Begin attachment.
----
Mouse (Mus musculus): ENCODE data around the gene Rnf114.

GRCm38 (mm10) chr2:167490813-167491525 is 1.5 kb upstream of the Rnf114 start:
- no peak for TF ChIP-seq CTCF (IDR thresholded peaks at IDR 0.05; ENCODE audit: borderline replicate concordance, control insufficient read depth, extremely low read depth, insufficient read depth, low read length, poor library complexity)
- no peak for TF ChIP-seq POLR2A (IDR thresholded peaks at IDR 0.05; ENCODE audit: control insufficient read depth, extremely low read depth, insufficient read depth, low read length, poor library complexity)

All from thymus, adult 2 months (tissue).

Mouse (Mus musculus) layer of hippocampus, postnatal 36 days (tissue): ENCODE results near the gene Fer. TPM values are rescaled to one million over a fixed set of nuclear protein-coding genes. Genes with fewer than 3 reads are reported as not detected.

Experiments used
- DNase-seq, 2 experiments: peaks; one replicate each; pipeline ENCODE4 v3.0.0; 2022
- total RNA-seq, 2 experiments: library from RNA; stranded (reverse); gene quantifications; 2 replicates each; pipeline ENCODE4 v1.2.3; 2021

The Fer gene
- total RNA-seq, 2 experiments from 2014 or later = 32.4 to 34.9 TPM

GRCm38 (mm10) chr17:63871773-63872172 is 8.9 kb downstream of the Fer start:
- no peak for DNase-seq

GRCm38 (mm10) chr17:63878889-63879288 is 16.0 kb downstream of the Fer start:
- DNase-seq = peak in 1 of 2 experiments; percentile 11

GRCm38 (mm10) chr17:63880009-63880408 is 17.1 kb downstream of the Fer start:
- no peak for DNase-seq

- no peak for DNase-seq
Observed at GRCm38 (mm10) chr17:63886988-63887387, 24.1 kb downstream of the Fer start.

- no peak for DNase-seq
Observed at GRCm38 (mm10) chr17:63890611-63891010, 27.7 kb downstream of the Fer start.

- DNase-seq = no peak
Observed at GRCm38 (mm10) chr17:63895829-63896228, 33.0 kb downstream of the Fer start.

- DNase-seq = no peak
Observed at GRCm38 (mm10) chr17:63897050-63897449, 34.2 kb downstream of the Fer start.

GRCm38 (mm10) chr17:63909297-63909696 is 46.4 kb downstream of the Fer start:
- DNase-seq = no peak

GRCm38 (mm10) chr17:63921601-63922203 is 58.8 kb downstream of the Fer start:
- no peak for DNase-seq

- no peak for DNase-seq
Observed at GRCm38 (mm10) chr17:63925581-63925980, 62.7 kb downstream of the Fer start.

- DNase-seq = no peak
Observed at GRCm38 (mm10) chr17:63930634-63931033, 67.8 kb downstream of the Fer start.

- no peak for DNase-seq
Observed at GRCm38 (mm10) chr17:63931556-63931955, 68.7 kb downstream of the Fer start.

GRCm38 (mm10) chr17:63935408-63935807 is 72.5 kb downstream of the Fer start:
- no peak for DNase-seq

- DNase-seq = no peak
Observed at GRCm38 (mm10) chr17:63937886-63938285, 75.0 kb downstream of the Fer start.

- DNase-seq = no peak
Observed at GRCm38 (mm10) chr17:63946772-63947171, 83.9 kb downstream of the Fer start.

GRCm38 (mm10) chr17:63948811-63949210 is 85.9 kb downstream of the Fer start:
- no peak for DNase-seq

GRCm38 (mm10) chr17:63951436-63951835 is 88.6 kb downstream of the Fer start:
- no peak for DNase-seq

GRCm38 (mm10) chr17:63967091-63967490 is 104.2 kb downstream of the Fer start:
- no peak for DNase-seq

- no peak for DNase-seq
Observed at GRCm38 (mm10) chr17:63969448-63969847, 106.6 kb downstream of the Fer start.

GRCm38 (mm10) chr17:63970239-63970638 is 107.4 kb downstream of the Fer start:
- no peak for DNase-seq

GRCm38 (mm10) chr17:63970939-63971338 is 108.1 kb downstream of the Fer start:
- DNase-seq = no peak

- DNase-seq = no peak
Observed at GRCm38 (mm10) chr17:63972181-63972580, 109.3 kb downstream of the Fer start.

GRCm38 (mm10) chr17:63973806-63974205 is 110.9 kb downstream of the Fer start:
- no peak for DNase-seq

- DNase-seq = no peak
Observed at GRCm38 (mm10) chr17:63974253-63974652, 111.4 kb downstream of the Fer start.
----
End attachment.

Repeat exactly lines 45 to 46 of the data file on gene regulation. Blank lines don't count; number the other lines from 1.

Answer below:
- no peak for DNase-seq

GRCm38 (mm10) chr17:63967091-63967490 is 104.2 kb downstream of the Fer start: